Helping children with school anxieties – Dr Colton

June 26, 2020

Student speaking to tutor

Parents know that school can be stressful for children at times. Whether it’s down to some of the more common causes like exams, homework, or comparing themselves to their classmates, there are a lot of potential sources of pressure.

In fact, our new research found that 61 per cent of children have experienced educational or school anxiety – fear or stress around issues with school or learning. On average, this anxiety starts at age 8, but some feel it from as young as 2.

While often these worries ebb and flow, fading over time as children face up to new challenges, it can become more serious if not identified and addressed. What’s more, changes to routine and outside stresses can make it more difficult to deal with anxiety around education.

That’s why, with COVID-19 still currently a part of the fabric of life and with a great deal of uncertainty remaining over the transition back into regular schooling, this is an important time to be aware of child mental health.

The next six months will see a raft of logistical challenges taking up the time and energy of teachers and staff in schools, with demands upon them post-pandemic likely to be even greater than before.

What’s more, time spent away from the classroom is likely to have increased educational divides. This is where extracurricular support can be of significant benefit. Explore at Home from Explore Learning is one tool that can help parents keep their children on track – whether they are still waiting to go back to the classroom or are there already and want support in getting back into the swing of things.

Explore at Home is here to support your family. Our online tutoring and learning platform is helping children to stay engaged with their learning and bridge the gap between social distancing and going back to school, making the transition that much smoother when it comes.

As well as giving your child a helping hand with their learning, there are simple ways that you can help them avoid feeling anxious about education and the return to school. We worked with clinical psychologist Dr Anna Colton on some tips on supporting your child.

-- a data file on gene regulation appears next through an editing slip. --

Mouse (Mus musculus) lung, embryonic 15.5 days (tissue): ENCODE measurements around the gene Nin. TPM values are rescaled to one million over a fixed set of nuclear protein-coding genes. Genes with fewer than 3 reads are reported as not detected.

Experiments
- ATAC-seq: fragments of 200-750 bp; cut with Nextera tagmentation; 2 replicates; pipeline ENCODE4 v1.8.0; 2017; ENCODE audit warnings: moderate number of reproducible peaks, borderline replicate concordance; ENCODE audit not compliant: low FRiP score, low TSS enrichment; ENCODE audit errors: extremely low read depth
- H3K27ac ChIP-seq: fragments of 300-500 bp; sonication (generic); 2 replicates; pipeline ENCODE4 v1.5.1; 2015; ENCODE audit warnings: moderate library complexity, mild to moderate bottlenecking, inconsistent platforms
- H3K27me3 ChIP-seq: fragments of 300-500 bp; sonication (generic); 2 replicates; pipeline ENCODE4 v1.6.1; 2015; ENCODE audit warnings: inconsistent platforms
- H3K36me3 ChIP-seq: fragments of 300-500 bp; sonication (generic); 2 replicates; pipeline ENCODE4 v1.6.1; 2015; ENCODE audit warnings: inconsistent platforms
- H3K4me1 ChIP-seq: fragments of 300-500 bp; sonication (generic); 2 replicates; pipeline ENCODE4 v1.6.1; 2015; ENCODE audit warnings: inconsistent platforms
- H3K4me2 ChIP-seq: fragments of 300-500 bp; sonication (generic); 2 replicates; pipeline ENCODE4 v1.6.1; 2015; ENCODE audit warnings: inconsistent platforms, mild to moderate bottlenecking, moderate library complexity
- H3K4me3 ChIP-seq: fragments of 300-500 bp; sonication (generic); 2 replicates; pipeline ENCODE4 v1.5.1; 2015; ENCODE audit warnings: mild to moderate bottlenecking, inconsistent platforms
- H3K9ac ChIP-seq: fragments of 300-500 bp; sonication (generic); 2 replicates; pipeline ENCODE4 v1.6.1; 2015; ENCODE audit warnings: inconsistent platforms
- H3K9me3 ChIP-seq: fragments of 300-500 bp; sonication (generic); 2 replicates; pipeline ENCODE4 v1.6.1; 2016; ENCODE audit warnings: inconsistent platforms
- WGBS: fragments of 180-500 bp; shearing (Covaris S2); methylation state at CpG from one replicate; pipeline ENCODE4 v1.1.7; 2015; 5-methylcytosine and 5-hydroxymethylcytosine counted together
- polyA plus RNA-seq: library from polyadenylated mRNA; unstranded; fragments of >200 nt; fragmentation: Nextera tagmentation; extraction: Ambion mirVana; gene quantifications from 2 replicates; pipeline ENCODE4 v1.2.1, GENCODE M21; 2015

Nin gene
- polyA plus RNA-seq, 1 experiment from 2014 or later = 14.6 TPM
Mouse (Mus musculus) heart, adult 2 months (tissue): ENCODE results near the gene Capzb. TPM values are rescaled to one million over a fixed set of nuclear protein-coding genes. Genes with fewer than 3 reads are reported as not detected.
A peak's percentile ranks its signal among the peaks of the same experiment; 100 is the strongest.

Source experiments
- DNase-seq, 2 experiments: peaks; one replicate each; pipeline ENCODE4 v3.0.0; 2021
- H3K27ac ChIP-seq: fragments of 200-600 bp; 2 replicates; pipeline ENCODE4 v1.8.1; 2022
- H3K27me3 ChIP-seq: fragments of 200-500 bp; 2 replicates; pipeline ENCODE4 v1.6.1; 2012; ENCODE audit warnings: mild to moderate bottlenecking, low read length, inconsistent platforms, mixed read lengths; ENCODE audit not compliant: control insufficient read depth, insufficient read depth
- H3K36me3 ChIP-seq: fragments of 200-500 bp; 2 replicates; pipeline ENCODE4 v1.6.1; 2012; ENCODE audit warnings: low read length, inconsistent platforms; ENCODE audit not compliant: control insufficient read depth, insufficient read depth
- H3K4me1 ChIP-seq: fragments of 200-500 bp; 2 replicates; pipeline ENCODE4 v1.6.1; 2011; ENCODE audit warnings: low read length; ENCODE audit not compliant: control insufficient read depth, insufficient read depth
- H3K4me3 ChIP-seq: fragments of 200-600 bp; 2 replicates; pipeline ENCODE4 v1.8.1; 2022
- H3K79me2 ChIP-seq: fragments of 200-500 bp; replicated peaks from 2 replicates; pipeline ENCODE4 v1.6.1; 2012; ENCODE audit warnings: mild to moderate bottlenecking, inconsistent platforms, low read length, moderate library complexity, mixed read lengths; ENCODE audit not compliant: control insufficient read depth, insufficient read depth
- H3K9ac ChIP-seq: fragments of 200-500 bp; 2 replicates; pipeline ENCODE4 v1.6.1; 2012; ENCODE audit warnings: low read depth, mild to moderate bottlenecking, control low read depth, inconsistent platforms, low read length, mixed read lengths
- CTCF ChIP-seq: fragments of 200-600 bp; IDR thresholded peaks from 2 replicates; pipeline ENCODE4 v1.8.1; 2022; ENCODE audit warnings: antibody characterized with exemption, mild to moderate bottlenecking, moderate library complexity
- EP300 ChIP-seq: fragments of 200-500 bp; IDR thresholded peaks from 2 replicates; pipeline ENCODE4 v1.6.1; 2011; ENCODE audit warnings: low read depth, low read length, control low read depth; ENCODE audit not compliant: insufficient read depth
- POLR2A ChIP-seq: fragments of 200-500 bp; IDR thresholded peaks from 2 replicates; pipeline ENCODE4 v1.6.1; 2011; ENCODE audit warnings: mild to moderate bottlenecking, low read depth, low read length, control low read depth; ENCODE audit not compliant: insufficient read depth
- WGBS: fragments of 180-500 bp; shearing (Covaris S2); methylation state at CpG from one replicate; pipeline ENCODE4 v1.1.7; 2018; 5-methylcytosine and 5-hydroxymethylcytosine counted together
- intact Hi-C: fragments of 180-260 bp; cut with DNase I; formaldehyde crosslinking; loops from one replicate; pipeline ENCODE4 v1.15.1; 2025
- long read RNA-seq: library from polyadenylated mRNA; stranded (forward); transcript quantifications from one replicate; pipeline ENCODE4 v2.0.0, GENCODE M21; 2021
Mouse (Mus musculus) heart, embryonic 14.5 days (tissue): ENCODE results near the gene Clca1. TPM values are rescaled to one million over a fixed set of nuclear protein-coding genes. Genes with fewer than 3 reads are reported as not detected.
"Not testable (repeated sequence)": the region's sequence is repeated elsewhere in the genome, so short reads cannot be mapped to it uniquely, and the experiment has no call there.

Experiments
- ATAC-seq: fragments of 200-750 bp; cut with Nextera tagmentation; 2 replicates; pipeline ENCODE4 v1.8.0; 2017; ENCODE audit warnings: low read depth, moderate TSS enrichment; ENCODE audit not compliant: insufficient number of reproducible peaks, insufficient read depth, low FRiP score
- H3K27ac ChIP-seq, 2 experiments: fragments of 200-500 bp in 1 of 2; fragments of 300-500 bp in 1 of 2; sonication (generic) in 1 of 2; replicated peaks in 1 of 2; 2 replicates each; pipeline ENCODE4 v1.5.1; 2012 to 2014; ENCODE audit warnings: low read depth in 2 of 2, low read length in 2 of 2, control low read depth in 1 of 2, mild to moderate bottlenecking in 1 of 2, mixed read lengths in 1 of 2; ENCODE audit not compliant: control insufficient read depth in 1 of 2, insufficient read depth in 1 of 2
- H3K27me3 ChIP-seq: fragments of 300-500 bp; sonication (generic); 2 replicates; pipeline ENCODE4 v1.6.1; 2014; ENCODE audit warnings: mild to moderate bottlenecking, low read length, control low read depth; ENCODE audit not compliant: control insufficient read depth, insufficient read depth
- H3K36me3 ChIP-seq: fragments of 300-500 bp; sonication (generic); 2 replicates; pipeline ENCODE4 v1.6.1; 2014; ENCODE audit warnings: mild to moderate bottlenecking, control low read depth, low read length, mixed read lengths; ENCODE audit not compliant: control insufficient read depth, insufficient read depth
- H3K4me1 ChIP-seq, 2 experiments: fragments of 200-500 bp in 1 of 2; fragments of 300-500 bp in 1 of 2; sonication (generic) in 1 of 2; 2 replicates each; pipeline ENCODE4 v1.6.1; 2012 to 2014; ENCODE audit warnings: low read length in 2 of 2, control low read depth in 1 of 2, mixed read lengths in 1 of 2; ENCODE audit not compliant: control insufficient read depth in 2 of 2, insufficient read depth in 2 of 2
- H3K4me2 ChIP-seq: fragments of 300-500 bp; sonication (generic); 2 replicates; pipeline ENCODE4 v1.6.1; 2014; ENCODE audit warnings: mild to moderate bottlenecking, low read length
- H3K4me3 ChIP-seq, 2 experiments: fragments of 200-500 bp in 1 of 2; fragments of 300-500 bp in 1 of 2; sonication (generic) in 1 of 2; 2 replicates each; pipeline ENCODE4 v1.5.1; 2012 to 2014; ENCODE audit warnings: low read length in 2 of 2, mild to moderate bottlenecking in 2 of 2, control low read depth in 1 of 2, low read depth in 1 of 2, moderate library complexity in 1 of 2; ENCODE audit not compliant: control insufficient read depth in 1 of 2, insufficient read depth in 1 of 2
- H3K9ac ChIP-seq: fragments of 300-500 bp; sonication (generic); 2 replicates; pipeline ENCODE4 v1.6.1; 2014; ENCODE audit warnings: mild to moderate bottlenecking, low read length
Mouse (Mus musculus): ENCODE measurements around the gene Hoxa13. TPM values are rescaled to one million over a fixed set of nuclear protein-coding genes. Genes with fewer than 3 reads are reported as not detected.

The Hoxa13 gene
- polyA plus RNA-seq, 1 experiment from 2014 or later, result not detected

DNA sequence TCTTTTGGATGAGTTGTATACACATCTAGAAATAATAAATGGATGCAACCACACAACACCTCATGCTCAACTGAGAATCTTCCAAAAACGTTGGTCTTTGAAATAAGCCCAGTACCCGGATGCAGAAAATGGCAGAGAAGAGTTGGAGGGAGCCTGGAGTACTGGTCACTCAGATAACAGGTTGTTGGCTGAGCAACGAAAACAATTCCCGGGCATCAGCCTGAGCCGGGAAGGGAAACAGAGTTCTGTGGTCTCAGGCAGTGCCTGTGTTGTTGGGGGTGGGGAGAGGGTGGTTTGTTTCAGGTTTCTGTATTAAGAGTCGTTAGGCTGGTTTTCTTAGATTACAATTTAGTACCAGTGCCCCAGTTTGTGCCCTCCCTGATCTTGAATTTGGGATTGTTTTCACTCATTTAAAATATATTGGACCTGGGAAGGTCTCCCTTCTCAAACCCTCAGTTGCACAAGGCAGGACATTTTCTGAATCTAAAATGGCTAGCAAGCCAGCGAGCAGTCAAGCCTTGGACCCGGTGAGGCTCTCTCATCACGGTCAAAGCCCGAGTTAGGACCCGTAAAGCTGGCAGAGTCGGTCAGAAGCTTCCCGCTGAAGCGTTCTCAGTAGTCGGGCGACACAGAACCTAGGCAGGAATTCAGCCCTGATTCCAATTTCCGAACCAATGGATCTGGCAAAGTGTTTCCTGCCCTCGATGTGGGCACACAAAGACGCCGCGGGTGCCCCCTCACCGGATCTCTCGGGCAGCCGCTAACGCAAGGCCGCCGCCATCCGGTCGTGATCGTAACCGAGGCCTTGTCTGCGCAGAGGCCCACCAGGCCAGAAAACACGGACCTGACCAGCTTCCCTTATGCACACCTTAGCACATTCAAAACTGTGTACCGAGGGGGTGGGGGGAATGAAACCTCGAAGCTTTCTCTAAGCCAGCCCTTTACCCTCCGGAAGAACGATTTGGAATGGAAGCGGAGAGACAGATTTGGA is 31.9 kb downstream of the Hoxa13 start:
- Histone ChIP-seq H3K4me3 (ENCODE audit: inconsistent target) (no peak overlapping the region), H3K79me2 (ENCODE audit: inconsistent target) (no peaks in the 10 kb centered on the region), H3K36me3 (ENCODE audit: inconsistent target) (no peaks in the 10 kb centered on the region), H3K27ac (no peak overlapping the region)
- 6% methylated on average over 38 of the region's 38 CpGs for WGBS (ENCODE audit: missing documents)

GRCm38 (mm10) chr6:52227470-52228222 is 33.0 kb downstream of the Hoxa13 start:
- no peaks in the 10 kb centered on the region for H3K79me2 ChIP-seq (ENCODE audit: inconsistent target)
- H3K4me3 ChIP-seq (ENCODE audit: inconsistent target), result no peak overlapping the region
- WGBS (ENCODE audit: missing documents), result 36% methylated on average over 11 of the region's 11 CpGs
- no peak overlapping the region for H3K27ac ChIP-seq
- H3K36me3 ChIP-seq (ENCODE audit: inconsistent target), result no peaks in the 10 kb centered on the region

10 tips to cope with educational anxiety, from Dr Anna Colton

1. Tell your child that they are good enough.

This will instil self-esteem and allow them to take risks and flourish.


2. Talk to their teacher or the school as soon as possible.

If you have concerns about either your child’s learning or anxiety work with the school to address your concerns.


3. Be transparent.

Talk with your children about what’s going on and address any coronavirus specific concerns head-on. Children can sense when things are being hidden or ‘glossed over’.


4. Tell your child that they can cope and help them to do so.

Don’t be scared of naming feelings – you can’t put ideas in their head by doing this.


5. If your own anxiety is overwhelming, find someone to help you.

This way you will have support and you won’t pass anxiety on to your child.


6. Remember that children develop at different ages and stages.

If your child is developing later than others it doesn’t mean that there is something wrong with them or that they are behind. The developmental process is one that is natural and over which we have little control.


7. Don’t compare children to others.

This causes instant educational anxiety and feelings of inadequacy – on both parts.


8. Don’t allow your child to stay home because they are anxious.

This will only cause the anxiety to grow because they will still have to go to school the next day. Help them work through the anxiety and talk about it rather than avoiding it.


9. Remember that children are like sponges.

They will pick up and absorb whatever it is that you are feeling and communicating even if it’s not explicitly said. If they see you looking anxious about grades they’ll know it’s important to you; if they hear you talking to a teacher or friend about their being behind or not top of the class, they’ll know you’re concerned.


10. Most importantly, remember that a happy, relaxed child learns best and therefore a child’s fit with a school is the key to successful learning.

The most academic school is only right for a child who fits with it. Happy children in a less academic school will do better in every way, including grades, than a less happy child in a very academic school.


We are committed to keep education going and continue helping as many children as possible become fearless learners. Find out how we can support your child today.




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